NAVS recently had the opportunity to speak with Eric Merle, Chief Commercial Officer at Genoskin. Genoskin provides the research community with human skin models as alternatives to the use of animals for chemical, pharmaceutical and cosmetic product testing. The company collects real human tissue after surgery and keeps it alive “ex vivo” to be used by researchers in place of animals.
Here is what they had to say about their powerful human-relevant models.
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NAVS: Can you describe your models in more detail?
Genoskin: Genoskin has developed technology to keep human tissues alive and functional for seven or more days. We provide ready-to-use, standardized, immunocompetent and injectable human skin assays. The technology closes the bridge between in vitro testing and in vivo clinical testing, replacing the animal experimentation step. Our assays hold all of the characteristics and functions of real live human skin. It allows researchers to generate better and more predictive human data and to de-risk clinical studies.
Genoskin’s assays are comprised of round biopsies obtained from informed donors after plastic surgery. Biopsies are processed within 24 hours of surgery. They are placed into a gel-like matrix that nourishes the skin and maintains its mechanical properties. The models also have a silicone ring to avoid leaks after topical application of compounds. Genoskin’s ex vivo skin assays can be kept alive for weeks, allowing enough time for any kind of treatment.
NAVS: What advantages do your ex vivo skin models have over other currently available models?
Genoskin: Our ex vivo human skin models are made of real human skin that comes from an actual living human donor undergoing an elective plastic surgery where excess skin is usually discarded. It still has all the skin appendages (immune cells, sebaceous glands, hair follicles, etc.). It also remains immunocompetent. Our models are alive, meaning they can tan, heal, grow hair and show inflammatory responses.
Animal models generate data that is hard to translate to humans. We generate human data. Compared to animal experimentation, ex vivo skin models save time and money for researchers.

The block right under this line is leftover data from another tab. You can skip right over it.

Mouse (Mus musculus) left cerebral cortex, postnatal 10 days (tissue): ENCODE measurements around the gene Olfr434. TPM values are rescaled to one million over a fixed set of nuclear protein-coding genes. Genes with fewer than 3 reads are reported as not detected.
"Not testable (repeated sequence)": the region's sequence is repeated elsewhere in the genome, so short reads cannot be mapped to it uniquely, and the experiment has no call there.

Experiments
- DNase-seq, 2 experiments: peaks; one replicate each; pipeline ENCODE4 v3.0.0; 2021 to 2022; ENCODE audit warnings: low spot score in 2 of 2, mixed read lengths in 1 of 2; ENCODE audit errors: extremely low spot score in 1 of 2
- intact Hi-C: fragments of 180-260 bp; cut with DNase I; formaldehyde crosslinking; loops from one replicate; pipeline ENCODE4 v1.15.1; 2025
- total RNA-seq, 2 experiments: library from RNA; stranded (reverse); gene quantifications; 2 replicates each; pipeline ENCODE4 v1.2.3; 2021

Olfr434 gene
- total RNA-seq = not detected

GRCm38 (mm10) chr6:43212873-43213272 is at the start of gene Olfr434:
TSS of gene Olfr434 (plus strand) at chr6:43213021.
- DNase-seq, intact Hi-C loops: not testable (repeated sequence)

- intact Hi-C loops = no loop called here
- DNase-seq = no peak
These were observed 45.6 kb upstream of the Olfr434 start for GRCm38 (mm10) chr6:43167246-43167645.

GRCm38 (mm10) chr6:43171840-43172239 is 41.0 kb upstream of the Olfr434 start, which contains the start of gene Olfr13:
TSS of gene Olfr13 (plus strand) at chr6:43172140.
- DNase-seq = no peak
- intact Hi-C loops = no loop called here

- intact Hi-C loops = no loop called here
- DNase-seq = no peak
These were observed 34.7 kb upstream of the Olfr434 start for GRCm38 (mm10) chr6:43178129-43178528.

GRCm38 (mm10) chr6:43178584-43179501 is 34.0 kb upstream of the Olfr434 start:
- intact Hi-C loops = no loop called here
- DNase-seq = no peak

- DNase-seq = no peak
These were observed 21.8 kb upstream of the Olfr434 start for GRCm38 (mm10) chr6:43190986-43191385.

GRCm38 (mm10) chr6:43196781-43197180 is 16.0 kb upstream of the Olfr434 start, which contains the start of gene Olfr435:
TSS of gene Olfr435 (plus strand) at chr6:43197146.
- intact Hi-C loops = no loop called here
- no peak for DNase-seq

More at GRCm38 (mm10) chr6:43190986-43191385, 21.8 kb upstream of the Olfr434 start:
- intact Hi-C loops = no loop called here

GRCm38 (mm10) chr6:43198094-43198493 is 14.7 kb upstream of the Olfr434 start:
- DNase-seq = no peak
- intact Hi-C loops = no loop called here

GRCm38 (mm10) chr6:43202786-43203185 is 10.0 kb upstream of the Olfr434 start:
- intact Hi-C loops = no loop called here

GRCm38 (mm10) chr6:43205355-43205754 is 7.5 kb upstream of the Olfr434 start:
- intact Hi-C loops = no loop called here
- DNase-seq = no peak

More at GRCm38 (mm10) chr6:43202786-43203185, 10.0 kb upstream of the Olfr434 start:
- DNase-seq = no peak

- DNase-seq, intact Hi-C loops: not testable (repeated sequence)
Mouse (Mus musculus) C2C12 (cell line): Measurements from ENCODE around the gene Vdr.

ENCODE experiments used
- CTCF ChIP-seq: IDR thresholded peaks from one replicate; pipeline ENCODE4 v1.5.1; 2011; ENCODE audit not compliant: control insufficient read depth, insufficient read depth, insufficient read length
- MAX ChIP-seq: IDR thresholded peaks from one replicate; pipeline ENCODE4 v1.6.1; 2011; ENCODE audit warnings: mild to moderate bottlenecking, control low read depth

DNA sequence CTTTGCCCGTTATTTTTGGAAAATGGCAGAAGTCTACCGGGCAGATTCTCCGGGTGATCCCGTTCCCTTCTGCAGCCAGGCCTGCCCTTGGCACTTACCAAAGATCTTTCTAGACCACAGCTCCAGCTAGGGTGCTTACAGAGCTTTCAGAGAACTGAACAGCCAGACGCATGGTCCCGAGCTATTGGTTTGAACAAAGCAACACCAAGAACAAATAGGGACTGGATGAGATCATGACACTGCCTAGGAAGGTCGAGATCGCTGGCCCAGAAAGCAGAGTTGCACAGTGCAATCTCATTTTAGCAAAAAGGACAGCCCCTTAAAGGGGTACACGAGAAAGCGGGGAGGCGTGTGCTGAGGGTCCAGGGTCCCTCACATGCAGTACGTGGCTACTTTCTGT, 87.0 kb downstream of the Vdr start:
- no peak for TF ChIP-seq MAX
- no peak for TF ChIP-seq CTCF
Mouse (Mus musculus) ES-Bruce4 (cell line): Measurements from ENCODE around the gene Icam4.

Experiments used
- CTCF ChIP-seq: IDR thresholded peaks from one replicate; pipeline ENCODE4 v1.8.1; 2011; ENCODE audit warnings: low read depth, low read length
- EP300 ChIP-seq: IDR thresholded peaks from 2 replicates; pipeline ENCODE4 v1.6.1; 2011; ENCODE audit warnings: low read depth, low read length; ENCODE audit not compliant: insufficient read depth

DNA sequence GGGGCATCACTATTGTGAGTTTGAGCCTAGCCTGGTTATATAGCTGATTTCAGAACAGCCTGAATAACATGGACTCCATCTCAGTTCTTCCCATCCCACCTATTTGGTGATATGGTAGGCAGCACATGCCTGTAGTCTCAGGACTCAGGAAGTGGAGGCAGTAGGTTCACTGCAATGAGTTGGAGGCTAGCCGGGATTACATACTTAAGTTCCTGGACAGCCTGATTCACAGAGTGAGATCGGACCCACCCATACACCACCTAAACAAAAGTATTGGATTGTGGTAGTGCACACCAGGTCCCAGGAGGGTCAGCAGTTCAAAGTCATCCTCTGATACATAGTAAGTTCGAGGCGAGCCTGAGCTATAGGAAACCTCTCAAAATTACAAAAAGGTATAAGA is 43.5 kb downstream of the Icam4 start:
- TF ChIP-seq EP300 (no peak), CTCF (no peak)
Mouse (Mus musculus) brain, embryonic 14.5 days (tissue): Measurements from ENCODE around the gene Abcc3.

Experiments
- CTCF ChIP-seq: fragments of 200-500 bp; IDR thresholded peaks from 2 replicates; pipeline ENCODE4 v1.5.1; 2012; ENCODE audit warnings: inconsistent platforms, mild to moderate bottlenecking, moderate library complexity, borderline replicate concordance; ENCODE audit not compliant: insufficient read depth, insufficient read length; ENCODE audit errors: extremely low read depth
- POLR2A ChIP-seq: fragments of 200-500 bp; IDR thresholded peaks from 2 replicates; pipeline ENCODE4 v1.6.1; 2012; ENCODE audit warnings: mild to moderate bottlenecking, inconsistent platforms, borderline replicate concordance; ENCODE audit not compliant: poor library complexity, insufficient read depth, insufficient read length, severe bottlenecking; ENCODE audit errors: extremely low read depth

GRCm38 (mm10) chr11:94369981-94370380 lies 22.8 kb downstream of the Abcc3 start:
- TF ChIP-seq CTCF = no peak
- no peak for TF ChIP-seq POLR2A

NAVS: Do data from your model perform better than animal models in predicting what happens in humans?
Genoskin: There is no universal animal skin model. It is not an easy task to find a relevant animal skin model as their immune system is different [from humans] and often not entirely described or characterized. It makes it difficult to assess the relevancy of animal skin for studies involving the skin immune system. The attrition rate is terrible and data generated is often hard to translate to humans, leading to many clinical trial failures.
Because Genoskin’s skin models are made of actual living human skin, they have the same structure and response as skin in a human. Also, our technology enables us to keep the skin functional and immunocompetent. The data generated doesn’t need translation before going to a clinical trial, reducing greatly the risk of failure. Real human skin models will always yield better and more reliable results that are easy to translate into clinical trials.
NAVS: How may ex vivo skin models replace or reduce animal testing?
Genoskin: We are convinced that using human tissue to create reliable and predictive human skin models actively helps to replace animal testing. Genoskin’s human skin models are perfectly designed to replace in vivo animal experiments on skin toxicity and efficacy. Genoskin’s assays like HypoSkin® [an ex vivo skin biopsy with fat tissue meant to study injections, local toxicity and efficacy] have the potential to replace pre-clinical testing on animals in the development of subcutaneously administered drugs [those injected under the skin]. This administration route has become one of the most common methods for delivering a drug into the human body.
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Genoskin indicated that the FDA has increased approval of drugs administered under the skin by 333% over the last decade. NAVS hopes that the Genoskin model will serve as a reliable preclinical model to examine drugs before moving to human clinical trials, reducing animal use in the process.
[Image courtesy of Genoskin]